From Publishers Weekly
The first few chapters of self-styled guru Osho's spiritual insights on love, sex and meditation are infused with an idiosyncratic but reasonably mainstream flavor. As the book progresses, however, Osho's teachings veer sharply away from conventional spirituality. In a chapter entitled "It Takes a Village," Osho envisions a future in which communes replace the family, calling this "the most revolutionary step in human history." While Osho and the Osho Commune International are briefly profiled in endnotes, nowhere is it revealed that Osho was the Bhagwan Rajneesh the charismatic cult leader who fled the United States in 1987 and died in India three years later. Read in light of this knowledge, the book takes on a foreboding aspect. In view of the sexual practices at the Rajneeshi commune in Oregon, passages such as "Love always melts the self.... You love a woman, and at least in those few moments when there is real love for the woman, there is no self in you, no ego" seem rife with dangerous latencies. Also disconcerting is the knowledge that this collection has not been updated with Osho's later views, including the more conservative statements on sexuality that marked his much-scrutinized last years. Given the author's identity, readers might be tempted to dismiss these teachings as cult brainwashing and avoid them altogether, but there is much here to be taken seriously.
Copyright 2001 Cahners Business Information, Inc.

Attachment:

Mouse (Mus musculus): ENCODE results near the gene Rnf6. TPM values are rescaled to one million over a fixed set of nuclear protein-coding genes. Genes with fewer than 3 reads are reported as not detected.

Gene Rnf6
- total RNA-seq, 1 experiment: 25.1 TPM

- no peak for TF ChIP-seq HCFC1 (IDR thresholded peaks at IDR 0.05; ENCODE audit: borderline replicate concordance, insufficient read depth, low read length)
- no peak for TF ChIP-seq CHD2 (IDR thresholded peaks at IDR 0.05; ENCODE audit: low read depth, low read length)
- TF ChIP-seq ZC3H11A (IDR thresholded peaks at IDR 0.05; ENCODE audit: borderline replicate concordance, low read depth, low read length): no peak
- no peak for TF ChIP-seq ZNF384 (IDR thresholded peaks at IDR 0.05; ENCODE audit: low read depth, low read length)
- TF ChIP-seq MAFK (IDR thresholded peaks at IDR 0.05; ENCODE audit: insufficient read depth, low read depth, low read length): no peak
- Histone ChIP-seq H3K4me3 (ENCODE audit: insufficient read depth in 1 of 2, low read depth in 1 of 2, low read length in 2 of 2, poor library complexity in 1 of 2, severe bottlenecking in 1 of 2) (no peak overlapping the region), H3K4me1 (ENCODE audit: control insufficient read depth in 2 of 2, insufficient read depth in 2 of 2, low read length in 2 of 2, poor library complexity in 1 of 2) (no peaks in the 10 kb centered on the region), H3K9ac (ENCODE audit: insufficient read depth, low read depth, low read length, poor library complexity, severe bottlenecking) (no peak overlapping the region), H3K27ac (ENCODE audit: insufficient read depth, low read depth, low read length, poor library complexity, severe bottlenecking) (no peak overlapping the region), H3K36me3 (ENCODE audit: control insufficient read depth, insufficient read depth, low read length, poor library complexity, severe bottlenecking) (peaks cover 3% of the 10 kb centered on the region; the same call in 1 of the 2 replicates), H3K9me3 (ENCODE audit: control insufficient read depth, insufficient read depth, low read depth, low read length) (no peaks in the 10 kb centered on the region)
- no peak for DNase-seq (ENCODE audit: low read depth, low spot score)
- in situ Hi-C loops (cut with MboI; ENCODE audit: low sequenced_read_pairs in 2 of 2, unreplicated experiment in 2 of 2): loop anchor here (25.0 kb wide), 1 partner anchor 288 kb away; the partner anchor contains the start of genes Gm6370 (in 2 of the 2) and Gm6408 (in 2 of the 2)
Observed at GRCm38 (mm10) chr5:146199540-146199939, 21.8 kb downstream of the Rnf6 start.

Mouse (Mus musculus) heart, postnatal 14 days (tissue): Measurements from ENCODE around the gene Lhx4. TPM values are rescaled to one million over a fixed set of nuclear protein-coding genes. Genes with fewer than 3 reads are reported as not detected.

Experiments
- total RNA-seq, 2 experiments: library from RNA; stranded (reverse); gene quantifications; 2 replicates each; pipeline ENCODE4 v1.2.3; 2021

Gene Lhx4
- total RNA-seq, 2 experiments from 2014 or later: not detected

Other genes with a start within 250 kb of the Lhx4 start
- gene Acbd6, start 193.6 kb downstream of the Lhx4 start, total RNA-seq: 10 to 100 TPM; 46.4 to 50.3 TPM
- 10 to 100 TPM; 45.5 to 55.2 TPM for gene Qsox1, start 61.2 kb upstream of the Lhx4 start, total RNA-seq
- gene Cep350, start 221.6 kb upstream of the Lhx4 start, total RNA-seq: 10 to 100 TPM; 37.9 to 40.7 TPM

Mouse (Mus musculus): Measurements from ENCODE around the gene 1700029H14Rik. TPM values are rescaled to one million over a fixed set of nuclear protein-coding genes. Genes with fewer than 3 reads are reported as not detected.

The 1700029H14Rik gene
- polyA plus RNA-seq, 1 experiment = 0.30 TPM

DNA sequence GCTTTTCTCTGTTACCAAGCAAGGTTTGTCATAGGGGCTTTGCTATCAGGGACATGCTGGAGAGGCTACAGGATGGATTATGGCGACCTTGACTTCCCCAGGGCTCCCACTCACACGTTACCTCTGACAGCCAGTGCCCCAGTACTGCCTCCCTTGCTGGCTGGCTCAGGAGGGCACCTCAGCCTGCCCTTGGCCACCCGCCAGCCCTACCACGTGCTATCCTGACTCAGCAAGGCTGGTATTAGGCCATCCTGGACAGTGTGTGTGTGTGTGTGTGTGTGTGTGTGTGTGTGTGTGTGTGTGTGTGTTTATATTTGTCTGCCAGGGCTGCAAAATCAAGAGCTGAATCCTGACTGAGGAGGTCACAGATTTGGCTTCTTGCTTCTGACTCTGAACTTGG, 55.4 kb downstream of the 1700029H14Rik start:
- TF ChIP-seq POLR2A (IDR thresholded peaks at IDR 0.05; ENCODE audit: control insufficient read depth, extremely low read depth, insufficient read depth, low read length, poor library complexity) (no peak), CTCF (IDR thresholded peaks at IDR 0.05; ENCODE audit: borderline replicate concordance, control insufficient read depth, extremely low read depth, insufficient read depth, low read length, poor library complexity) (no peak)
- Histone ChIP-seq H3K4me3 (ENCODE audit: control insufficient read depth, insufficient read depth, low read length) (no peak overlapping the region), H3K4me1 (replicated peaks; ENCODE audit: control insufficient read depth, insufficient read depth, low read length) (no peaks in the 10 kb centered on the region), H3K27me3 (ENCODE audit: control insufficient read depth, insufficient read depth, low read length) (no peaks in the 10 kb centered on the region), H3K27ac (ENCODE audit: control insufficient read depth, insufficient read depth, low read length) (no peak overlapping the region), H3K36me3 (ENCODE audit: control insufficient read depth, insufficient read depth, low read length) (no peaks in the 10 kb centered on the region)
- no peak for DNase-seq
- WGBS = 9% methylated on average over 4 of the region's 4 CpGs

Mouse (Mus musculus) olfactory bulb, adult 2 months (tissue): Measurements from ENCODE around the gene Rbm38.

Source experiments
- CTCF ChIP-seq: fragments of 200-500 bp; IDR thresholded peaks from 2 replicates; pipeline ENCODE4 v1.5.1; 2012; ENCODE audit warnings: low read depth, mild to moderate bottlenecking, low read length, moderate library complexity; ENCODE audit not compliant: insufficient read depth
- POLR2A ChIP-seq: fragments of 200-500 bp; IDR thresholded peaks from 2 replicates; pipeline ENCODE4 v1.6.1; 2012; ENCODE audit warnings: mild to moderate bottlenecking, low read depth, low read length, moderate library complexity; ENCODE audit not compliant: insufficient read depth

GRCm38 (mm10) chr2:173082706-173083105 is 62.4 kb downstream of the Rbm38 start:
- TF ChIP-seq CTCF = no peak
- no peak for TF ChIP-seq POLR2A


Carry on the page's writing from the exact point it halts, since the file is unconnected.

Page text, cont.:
These thoughts on love, sex, marriage, relationships, freedom, and enlightenment come from transcripts of the late teacher's lectures and question-and-answer sessions, and their casual, conversational tone makes them easy to read. Osho stresses the need for self-love, the effect of meditation on one's ability to love, the origins of jealousy, the social conditioning that shapes one's relationships, the reasons relationships often fail, and the difference between love and lust. He makes his points emphatically, often using humor to illustrate his thoughts. "I teach self-love," he says. "But remember, self-love does not mean egotistical pride, not at all. In fact it means just the opposite. The person who loves himself finds that there is no self in him. Love always melts the self--that is one of the alchemical secrets to be learned, understood, experienced." Regardless of one's feelings about Osho, who was controversial as a "sex guru," there is plenty of food for thought in his musings. Bonnie JohnstonCopyright © American Library Association. All rights reserved